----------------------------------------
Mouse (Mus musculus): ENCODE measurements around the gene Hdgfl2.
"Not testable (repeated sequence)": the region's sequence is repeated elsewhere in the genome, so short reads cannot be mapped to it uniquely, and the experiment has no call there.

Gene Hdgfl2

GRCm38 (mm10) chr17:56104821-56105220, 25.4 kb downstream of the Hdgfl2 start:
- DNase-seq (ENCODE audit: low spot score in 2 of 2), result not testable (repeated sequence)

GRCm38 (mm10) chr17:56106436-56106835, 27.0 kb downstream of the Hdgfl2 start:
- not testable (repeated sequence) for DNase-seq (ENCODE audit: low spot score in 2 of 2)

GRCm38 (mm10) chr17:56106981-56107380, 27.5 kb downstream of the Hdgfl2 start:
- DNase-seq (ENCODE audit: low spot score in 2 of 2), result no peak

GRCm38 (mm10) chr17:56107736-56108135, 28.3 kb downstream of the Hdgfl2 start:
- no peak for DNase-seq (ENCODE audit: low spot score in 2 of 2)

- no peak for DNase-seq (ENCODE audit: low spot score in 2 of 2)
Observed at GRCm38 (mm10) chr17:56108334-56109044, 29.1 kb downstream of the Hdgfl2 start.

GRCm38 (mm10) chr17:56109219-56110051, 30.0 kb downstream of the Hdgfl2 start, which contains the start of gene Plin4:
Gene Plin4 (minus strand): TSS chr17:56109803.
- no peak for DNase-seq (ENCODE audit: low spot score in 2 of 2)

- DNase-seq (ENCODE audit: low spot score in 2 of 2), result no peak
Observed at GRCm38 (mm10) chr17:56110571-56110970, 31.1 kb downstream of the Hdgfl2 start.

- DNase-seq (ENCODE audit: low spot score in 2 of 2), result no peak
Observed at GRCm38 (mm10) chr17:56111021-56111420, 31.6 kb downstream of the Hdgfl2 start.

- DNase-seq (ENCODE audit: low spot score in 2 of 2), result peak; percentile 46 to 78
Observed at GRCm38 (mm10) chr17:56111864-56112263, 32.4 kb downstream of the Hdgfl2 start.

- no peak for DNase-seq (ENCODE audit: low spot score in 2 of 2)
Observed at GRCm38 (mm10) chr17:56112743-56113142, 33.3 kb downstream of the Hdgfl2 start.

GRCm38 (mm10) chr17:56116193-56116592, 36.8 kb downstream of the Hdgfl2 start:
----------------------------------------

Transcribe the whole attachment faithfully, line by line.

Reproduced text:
Mouse (Mus musculus): ENCODE measurements around the gene Hdgfl2.
"Not testable (repeated sequence)": the region's sequence is repeated elsewhere in the genome, so short reads cannot be mapped to it uniquely, and the experiment has no call there.

Gene Hdgfl2

GRCm38 (mm10) chr17:56104821-56105220, 25.4 kb downstream of the Hdgfl2 start:
- DNase-seq (ENCODE audit: low spot score in 2 of 2), result not testable (repeated sequence)

GRCm38 (mm10) chr17:56106436-56106835, 27.0 kb downstream of the Hdgfl2 start:
- not testable (repeated sequence) for DNase-seq (ENCODE audit: low spot score in 2 of 2)

GRCm38 (mm10) chr17:56106981-56107380, 27.5 kb downstream of the Hdgfl2 start:
- DNase-seq (ENCODE audit: low spot score in 2 of 2), result no peak

GRCm38 (mm10) chr17:56107736-56108135, 28.3 kb downstream of the Hdgfl2 start:
- no peak for DNase-seq (ENCODE audit: low spot score in 2 of 2)

- no peak for DNase-seq (ENCODE audit: low spot score in 2 of 2)
Observed at GRCm38 (mm10) chr17:56108334-56109044, 29.1 kb downstream of the Hdgfl2 start.

GRCm38 (mm10) chr17:56109219-56110051, 30.0 kb downstream of the Hdgfl2 start, which contains the start of gene Plin4:
Gene Plin4 (minus strand): TSS chr17:56109803.
- no peak for DNase-seq (ENCODE audit: low spot score in 2 of 2)

- DNase-seq (ENCODE audit: low spot score in 2 of 2), result no peak
Observed at GRCm38 (mm10) chr17:56110571-56110970, 31.1 kb downstream of the Hdgfl2 start.

- DNase-seq (ENCODE audit: low spot score in 2 of 2), result no peak
Observed at GRCm38 (mm10) chr17:56111021-56111420, 31.6 kb downstream of the Hdgfl2 start.

- DNase-seq (ENCODE audit: low spot score in 2 of 2), result peak; percentile 46 to 78
Observed at GRCm38 (mm10) chr17:56111864-56112263, 32.4 kb downstream of the Hdgfl2 start.

- no peak for DNase-seq (ENCODE audit: low spot score in 2 of 2)
Observed at GRCm38 (mm10) chr17:56112743-56113142, 33.3 kb downstream of the Hdgfl2 start.

GRCm38 (mm10) chr17:56116193-56116592, 36.8 kb downstream of the Hdgfl2 start: